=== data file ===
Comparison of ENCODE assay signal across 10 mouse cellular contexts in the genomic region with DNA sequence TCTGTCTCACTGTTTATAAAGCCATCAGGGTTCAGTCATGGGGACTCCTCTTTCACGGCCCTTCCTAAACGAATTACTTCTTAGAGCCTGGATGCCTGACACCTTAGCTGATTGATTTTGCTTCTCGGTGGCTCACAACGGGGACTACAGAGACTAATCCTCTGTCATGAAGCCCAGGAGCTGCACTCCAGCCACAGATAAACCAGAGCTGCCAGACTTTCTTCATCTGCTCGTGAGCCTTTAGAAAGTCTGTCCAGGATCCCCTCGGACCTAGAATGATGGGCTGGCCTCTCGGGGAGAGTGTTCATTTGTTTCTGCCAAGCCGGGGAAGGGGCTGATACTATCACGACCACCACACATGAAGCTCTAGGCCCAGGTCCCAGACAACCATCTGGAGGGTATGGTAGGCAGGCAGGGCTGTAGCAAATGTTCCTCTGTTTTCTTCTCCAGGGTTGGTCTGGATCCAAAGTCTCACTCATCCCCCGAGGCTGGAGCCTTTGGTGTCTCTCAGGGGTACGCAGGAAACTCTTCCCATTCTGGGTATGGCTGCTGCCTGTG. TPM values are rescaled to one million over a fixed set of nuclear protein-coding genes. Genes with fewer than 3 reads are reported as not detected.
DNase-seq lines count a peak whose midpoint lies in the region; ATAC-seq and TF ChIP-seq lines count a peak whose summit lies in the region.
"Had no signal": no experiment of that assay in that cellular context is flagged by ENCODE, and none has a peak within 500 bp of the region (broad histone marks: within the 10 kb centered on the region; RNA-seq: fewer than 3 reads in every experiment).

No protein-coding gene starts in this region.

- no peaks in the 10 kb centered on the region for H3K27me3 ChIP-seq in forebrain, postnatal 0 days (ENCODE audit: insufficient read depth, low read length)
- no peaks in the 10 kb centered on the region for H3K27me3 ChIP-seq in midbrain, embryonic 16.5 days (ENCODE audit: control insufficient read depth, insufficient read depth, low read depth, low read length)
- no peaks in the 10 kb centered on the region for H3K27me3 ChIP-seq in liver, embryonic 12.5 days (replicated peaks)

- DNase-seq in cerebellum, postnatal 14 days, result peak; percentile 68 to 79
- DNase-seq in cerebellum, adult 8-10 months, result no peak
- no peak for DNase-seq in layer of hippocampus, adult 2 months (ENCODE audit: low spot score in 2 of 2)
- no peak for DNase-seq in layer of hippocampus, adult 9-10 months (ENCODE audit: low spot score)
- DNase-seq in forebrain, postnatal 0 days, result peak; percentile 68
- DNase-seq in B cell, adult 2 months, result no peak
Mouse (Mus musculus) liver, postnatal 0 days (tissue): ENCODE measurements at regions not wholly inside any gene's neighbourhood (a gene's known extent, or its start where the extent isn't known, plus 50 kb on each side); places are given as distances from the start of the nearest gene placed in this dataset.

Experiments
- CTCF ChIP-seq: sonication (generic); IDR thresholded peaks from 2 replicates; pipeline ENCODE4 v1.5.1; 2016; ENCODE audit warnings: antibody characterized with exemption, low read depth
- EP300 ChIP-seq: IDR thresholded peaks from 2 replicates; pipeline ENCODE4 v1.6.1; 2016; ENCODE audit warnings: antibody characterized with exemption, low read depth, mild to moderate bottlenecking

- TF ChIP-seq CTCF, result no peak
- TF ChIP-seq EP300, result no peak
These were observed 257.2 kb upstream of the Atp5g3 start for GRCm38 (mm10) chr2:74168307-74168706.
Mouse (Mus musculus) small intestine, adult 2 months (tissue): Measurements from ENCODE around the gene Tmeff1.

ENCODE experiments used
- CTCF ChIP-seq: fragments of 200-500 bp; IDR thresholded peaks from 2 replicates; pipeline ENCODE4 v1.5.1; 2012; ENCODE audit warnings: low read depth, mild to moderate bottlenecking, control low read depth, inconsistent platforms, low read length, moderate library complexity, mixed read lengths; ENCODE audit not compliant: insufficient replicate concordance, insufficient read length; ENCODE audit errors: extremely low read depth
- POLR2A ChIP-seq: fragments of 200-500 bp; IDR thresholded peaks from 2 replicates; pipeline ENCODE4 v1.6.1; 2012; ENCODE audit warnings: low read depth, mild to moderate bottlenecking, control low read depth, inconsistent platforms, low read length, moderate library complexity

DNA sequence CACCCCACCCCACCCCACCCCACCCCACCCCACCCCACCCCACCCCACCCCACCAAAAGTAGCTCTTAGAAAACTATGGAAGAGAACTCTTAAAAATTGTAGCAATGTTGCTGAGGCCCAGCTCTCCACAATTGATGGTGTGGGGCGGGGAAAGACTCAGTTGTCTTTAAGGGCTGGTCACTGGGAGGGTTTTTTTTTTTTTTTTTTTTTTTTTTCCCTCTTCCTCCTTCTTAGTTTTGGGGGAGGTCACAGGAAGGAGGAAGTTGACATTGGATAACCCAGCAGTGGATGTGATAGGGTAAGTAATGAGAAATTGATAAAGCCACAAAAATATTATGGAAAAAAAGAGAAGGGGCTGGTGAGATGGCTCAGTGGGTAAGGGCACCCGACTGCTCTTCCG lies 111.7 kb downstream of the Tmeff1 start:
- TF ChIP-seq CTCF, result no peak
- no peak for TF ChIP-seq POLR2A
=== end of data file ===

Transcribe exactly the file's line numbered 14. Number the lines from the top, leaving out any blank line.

Mouse (Mus musculus) liver, postnatal 0 days (tissue): ENCODE measurements at regions not wholly inside any gene's neighbourhood (a gene's known extent, or its start where the extent isn't known, plus 50 kb on each side); places are given as distances from the start of the nearest gene placed in this dataset.